Labcorp launches blood test for a wide range of neurodegenerative diseases and brain injuries

The clinical services giant Labcorp is rolling out its first blood test to help identify and confirm the signs of multiple neurodegenerative diseases and brain injury, including ALS, dementia and Parkinson’s disease, as well as concussions.

The diagnostic tracks a particular kind of protein—known as neurofilament light chain, or NfL—as found in the bloodstream. Originally produced inside the brain’s neurons, it can be released into the body in higher-than-normal amounts when those cells come under strain.

“Importantly, NfL isn’t specific to one disease, but it is highly specific to neuronal damage from a wide variety of causes, from Alzheimer’s and multiple sclerosis to concussion and physical injury,” Labcorp’s neurology business segment director, Joseph Volpe, said in a statement

“Serial use of NfL testing can help doctors to follow trends that indicate the effectiveness of medicines or therapies, or whether there is continued injury or disease progression,” Volpe added.

The test can be performed from a standard blood draw done at a hospital, doctor’s office or one of Labcorp’s patient service centers. The goal is to offer neurologists with a simpler, more objective tool that provides direct evidence of trauma within the brain, allowing for a faster diagnosis.

In Alzheimer’s, for example—which Labcorp estimates affects more than 6 million people in the U.S.—the NfL test can assess patients that have begun to show the more subjective signs of declining memory and can help predict the disease’s progression. Labcorp also offers tests to analyze samples of cerebrospinal fluid and other proteins associated with an increased risk of onset.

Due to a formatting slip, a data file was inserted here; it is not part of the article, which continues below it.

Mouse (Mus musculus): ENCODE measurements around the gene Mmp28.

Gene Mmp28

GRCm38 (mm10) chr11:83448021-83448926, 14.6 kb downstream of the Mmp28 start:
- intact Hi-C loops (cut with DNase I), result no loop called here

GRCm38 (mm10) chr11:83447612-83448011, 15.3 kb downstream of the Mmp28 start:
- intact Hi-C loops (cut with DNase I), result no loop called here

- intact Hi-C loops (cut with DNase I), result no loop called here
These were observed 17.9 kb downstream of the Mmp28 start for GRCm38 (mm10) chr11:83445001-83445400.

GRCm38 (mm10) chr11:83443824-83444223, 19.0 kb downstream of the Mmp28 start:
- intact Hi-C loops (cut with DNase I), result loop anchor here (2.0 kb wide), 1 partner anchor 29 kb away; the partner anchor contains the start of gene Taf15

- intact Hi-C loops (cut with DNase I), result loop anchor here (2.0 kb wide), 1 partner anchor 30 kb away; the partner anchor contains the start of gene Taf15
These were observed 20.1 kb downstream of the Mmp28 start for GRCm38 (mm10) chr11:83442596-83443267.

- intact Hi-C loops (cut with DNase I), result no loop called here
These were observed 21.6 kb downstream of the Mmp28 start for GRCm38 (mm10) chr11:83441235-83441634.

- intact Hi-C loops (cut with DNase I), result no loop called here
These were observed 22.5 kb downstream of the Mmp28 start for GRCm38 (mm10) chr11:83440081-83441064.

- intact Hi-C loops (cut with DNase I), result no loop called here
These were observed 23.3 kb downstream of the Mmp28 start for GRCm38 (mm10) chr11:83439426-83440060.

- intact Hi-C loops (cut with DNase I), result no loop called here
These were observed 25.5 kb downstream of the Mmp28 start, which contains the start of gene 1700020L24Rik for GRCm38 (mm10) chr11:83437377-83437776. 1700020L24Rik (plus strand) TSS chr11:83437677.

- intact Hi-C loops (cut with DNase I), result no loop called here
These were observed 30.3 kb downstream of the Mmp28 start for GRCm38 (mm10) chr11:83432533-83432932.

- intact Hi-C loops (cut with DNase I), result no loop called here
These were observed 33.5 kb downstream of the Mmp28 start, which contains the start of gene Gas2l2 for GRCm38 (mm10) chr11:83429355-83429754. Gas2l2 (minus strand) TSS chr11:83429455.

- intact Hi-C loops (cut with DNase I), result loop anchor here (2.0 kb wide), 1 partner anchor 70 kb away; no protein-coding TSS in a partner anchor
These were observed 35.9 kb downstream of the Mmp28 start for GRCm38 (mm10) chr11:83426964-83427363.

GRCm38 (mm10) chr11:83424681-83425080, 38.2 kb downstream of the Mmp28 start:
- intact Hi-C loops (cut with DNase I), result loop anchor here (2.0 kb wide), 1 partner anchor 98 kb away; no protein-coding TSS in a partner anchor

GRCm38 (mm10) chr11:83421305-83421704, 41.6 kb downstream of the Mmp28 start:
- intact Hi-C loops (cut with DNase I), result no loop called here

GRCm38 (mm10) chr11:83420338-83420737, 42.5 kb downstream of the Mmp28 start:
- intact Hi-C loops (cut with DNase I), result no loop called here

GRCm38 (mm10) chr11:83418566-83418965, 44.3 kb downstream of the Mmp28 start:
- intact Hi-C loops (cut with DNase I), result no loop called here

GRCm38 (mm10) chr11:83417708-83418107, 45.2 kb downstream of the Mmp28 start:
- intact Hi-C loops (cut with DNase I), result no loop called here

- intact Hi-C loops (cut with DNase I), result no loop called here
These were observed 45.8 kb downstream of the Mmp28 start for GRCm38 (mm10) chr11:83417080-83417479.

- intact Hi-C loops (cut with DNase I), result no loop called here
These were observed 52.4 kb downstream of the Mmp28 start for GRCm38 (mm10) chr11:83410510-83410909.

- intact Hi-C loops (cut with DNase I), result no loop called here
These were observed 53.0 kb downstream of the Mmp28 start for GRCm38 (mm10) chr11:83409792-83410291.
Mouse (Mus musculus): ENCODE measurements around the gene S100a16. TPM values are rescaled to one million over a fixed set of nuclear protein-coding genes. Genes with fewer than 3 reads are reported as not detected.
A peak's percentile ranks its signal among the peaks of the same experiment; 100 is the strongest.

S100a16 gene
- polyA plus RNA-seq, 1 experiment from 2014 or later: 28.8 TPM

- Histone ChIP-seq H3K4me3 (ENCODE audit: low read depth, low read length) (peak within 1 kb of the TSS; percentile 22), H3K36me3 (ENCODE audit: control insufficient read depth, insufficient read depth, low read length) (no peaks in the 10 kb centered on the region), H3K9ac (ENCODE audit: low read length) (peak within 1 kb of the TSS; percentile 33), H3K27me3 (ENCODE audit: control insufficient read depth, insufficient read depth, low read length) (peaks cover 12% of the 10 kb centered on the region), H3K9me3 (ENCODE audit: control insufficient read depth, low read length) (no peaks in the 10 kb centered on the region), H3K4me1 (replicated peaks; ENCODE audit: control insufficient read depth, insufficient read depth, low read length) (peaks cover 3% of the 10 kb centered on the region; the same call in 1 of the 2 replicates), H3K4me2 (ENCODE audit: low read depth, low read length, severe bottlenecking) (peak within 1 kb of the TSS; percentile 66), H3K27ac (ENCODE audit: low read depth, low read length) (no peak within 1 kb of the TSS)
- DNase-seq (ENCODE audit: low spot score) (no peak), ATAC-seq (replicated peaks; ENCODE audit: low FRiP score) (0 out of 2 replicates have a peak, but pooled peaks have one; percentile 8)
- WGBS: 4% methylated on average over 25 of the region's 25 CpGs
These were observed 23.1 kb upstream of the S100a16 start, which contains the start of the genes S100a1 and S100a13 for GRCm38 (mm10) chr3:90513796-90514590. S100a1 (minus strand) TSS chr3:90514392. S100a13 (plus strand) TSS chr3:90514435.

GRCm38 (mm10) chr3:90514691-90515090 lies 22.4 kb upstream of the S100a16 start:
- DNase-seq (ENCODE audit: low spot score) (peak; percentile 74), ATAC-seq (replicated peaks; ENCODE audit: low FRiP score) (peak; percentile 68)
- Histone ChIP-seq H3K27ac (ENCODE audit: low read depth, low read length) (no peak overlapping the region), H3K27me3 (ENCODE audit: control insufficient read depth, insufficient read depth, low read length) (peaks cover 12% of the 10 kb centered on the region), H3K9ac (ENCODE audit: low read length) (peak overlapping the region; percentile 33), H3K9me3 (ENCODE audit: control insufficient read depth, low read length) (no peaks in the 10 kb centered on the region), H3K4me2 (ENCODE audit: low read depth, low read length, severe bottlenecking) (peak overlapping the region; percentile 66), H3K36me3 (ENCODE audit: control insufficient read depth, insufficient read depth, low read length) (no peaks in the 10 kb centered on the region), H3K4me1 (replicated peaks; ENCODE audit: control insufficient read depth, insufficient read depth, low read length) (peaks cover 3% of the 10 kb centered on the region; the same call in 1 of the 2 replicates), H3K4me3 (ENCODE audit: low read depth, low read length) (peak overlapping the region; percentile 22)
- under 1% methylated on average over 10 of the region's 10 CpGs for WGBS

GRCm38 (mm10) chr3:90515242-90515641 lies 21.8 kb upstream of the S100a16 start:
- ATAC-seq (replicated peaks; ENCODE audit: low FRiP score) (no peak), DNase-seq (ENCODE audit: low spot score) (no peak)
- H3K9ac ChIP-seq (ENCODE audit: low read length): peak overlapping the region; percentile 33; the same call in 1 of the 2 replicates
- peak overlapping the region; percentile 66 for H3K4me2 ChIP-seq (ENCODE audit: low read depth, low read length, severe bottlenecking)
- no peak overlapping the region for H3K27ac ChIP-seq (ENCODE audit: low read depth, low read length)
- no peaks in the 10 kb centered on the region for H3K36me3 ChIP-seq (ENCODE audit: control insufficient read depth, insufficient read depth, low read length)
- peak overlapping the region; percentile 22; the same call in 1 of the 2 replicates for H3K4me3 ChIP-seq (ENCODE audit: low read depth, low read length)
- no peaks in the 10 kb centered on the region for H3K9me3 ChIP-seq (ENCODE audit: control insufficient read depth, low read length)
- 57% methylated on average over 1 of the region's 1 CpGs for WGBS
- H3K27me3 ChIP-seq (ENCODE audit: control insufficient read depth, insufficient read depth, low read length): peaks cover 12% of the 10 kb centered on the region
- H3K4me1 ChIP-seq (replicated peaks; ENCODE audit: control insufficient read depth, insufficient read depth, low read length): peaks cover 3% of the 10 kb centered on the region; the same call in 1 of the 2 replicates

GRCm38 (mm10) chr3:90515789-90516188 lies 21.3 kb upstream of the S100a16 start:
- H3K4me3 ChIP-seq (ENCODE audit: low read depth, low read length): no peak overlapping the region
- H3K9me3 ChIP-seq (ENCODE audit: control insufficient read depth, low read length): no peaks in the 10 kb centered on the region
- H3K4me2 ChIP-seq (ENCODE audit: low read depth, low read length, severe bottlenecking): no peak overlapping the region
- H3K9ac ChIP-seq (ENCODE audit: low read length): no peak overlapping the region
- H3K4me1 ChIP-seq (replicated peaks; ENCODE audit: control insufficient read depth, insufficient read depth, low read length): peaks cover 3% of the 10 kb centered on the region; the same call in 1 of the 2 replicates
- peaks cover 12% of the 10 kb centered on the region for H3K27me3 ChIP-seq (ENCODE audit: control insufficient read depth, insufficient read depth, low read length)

NfL can also be used alongside other clinical evaluation methods to determine whether an athlete can return to play following a concussion.

Last year, researchers at King’s College London found that though different and increasing amounts of NfL proteins are expected to be seen as a person ages, abnormally high blood levels could provide earlier warnings before clinical signs of neurodegeneration become definitive.

Using a supersensitive test, they found small differences in readings could indicate rarer courses of Parkinson’s disease, as well as help identify patients with Down syndrome that may or may not also have dementia or a predisposition to Alzheimer’s disease.

And this past April, the FDA granted a breakthrough designation to the blood test developer Quanterix for its NfL diagnostic designed to gauge the risk of relapse among people with multiple sclerosis.

Though relapsing-remitting MS can be managed with approved treatments, there is currently no FDA-cleared method to predict when or if another relapse will occur—including periods of new or worsening symptoms, such as double vision, numbness, weakness and balance issues.

Quanterix’s immunoassay is designed to be used alongside other clinical, imaging and lab tests to determine the risk that a patient will relapse within the next four years.